84
84

PROPERTY FROM A PRIVATE COLLECTION

Carl Spitzweg
"DER ARME POET" (THE POOR POET)  
Estimate
60,00080,000
LOT SOLD. 542,500 USD
JUMP TO LOT
84

PROPERTY FROM A PRIVATE COLLECTION

Carl Spitzweg
"DER ARME POET" (THE POOR POET)  
Estimate
60,00080,000
LOT SOLD. 542,500 USD
JUMP TO LOT

Details & Cataloguing

Important Old Master Paintings and Sculpture

|
New York

Carl Spitzweg
MUNICH 1808 - 1885
"DER ARME POET" (THE POOR POET)  

Provenance

Adolf Alt, Munich, by 1924;
With Schoenmann & Lampl, Munich, 1927;
Hofrat Dr. Michael Berolzheimer, Munich, Obergrainau and New York;
His sale, Munich, Weinmüller, 30 November-1 December 1938, lot 158, illustrated;
Melitta Berolzheimer (widow of the above, formerly Schweisheimer, née Dispeaker);
Dr. Waldemar Schweisheimer, Munich and New York (son of the above);
Thence by descent to the present owner.

Literature

G. Roennefahrt, Carl Spitzweg: Beschreibendes Verzeichnis Seiner Gemälde, Ölstudien und Aquarelle, Munich 1960, cat. no. 1363, reproduced;
S. Wichmann, Carl Spitzweg. Der arme Poet-ein Flohfänger, Munich 1982, pp. 30-1;
S. Wichmann, S.: Carl Spitzweg. Das Große Spitzweg-Album, Herrsching 1984, p. 33, no. 20;
S. Wichmann, Carl Spitzweg : Kunst, Kosten und Konflikte, Frankfurt and Berlin 1991, pp. 18-35;
S. Wichmann, Carl Spitzweg : Verzeichnis der Werke : Gemälde und Aquarelle, Stuttgart 2002, p. 147, cat. no. 127, reproduced.
R.M. Hagen and R. Hagen, What Great Paintings Say, Köln 2002, p. 393.

Catalogue Note

This is a study for what has become one of Germany's most famous and popular paintings, "Der Arme Poet". It depicts an impoverished poet writing in a cold attic under the shelter of his umbrella which protects him from a leaky roof. It exemplifies a romanticized movement of genre painting which embodied values strongly associated with the Biedermeier era. The image quickly attracted popular attention and still resonates with a contemporary audience.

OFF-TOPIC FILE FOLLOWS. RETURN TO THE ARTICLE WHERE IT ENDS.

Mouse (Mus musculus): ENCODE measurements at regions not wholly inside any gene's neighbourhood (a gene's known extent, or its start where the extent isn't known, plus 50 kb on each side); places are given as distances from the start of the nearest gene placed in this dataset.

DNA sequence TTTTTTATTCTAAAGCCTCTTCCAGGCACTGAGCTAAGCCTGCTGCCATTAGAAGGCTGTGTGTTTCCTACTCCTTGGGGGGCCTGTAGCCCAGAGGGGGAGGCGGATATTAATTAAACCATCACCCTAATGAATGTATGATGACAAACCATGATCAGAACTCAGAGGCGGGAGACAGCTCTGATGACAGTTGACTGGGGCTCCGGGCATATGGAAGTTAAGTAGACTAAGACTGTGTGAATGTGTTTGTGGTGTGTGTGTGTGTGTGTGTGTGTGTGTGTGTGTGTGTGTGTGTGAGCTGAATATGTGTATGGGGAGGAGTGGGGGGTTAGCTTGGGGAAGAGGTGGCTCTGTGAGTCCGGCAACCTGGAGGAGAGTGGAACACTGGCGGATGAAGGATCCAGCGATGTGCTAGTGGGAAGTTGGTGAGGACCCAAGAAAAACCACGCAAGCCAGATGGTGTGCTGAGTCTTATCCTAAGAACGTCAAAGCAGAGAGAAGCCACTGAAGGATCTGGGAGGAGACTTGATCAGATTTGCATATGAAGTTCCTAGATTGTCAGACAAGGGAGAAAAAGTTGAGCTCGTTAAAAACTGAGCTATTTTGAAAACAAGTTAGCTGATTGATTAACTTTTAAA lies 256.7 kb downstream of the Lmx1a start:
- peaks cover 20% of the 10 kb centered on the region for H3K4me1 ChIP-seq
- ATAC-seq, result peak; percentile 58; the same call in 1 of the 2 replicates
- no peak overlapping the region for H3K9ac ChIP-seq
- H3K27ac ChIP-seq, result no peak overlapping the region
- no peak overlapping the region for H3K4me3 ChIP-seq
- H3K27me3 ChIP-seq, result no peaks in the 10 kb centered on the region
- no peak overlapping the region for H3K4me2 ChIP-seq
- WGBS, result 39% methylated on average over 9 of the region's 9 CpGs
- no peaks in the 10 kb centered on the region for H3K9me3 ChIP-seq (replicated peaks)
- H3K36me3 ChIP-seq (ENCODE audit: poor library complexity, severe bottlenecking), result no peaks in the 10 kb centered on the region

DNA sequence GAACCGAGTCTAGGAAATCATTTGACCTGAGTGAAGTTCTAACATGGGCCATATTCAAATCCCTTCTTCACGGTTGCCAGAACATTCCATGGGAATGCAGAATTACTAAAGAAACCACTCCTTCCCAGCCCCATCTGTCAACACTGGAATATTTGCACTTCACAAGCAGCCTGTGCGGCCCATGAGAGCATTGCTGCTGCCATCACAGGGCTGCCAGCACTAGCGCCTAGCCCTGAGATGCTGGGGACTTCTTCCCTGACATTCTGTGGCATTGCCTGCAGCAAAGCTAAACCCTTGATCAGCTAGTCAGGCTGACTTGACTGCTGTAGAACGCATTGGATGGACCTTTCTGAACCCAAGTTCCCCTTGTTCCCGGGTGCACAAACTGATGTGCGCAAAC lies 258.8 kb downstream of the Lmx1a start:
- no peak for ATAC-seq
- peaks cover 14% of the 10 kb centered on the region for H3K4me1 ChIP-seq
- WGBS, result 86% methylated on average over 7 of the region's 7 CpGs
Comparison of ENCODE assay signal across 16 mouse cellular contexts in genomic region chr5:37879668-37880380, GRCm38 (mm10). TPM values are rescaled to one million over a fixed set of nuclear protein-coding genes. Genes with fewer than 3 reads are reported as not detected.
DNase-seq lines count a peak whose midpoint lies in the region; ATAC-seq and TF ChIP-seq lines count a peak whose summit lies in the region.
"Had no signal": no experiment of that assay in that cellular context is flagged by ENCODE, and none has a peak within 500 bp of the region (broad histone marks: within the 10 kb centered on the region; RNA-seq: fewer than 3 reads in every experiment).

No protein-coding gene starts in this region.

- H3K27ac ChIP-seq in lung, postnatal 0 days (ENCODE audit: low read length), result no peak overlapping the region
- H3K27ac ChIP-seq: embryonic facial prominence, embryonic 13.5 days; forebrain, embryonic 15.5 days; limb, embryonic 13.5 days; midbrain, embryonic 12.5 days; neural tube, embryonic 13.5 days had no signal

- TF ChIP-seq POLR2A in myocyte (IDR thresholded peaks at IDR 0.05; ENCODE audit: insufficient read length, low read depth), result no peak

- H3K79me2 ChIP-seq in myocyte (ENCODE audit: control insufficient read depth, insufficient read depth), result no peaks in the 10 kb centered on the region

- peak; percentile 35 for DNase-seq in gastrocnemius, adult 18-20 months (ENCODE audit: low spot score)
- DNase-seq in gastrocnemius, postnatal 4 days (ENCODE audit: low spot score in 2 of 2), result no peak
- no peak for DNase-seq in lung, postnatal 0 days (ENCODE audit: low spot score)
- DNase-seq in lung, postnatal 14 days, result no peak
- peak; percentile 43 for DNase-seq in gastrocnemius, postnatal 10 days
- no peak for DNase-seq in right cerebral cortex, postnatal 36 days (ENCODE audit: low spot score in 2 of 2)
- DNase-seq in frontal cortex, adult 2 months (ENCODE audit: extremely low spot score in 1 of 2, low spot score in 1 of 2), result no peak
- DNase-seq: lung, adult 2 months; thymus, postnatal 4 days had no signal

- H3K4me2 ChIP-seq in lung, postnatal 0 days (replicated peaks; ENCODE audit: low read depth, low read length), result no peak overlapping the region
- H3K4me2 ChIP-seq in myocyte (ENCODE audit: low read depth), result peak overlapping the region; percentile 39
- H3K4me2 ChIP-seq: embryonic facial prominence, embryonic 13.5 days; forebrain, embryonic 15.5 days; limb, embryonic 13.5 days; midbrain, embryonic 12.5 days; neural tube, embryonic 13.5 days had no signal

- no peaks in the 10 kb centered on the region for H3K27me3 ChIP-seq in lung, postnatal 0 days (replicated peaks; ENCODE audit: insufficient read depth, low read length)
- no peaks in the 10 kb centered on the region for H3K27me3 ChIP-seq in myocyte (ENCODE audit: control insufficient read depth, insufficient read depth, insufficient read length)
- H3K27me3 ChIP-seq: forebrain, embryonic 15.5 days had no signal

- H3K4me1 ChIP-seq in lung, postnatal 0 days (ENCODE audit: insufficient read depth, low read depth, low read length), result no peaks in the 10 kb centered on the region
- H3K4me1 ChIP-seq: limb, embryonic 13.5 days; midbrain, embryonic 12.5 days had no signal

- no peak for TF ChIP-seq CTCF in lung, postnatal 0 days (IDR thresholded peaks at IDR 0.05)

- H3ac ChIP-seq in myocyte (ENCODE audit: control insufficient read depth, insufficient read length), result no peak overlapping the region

According to Wickmann (see Literature), the present work is a preliminary study painted circa 1837 for Spitzweg's two versions of the subject, both completed in 1839. One is now the Neue Pinakothek, Munich (inv. No. 7751, Fig. 1). The second version was formerly in the Alte Nationalgalerie, Berlin (inv. no. 1118) until it was famously stolen in 1976. On that occasion, the painting was returned after only a few hours. Following this, the Berlin version was moved to Schloss Charlottenburg, Berlin, until it was stolen again in 1989, together with another picture by Spitzweg entitled The Love Letter. Both pictures are still missing today.

Spitzweg here offers a sparse composition in relation to his more finished, and fully realized versions. Comparing this study with the Munich canvas (see fig. 1), variations are clearly noticeable: in the present work, on the left side of the room, the coat, the pot next to the stove, the cane, and the newspaper bundles are missing. His blanket covers the mattress which is visible in the Munich picture. On the floor next to him the poet has fewer books and the box at his side is missing; Spitzweg also omitted the eye mask on the wall next to him. It is less crowded than the two finished versions. The rapidity with which it is executed is particularly striking; it is painted in an unusually spontaneous manner for the artist whose work is usually characterized by an incredible attention to detail. Spitzweg addressed his iconic composition in the present oil in a much rawer and more minimalist manner.    

 

Important Old Master Paintings and Sculpture

|
New York